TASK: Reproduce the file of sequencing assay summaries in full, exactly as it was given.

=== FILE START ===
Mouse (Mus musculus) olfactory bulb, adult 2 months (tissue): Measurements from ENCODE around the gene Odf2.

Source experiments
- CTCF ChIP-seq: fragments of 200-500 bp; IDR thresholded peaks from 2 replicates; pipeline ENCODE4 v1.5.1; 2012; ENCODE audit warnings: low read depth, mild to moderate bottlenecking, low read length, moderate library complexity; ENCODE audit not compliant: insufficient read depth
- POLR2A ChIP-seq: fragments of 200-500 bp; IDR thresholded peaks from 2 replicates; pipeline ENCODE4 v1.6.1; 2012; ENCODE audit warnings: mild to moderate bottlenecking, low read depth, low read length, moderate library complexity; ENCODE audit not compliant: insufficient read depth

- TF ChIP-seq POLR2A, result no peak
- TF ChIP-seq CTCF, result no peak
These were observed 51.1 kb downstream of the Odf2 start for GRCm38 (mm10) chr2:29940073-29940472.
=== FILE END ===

Mouse (Mus musculus) olfactory bulb, adult 2 months (tissue): Measurements from ENCODE around the gene Odf2.

Source experiments
- CTCF ChIP-seq: fragments of 200-500 bp; IDR thresholded peaks from 2 replicates; pipeline ENCODE4 v1.5.1; 2012; ENCODE audit warnings: low read depth, mild to moderate bottlenecking, low read length, moderate library complexity; ENCODE audit not compliant: insufficient read depth
- POLR2A ChIP-seq: fragments of 200-500 bp; IDR thresholded peaks from 2 replicates; pipeline ENCODE4 v1.6.1; 2012; ENCODE audit warnings: mild to moderate bottlenecking, low read depth, low read length, moderate library complexity; ENCODE audit not compliant: insufficient read depth

- TF ChIP-seq POLR2A, result no peak
- TF ChIP-seq CTCF, result no peak
These were observed 51.1 kb downstream of the Odf2 start for GRCm38 (mm10) chr2:29940073-29940472.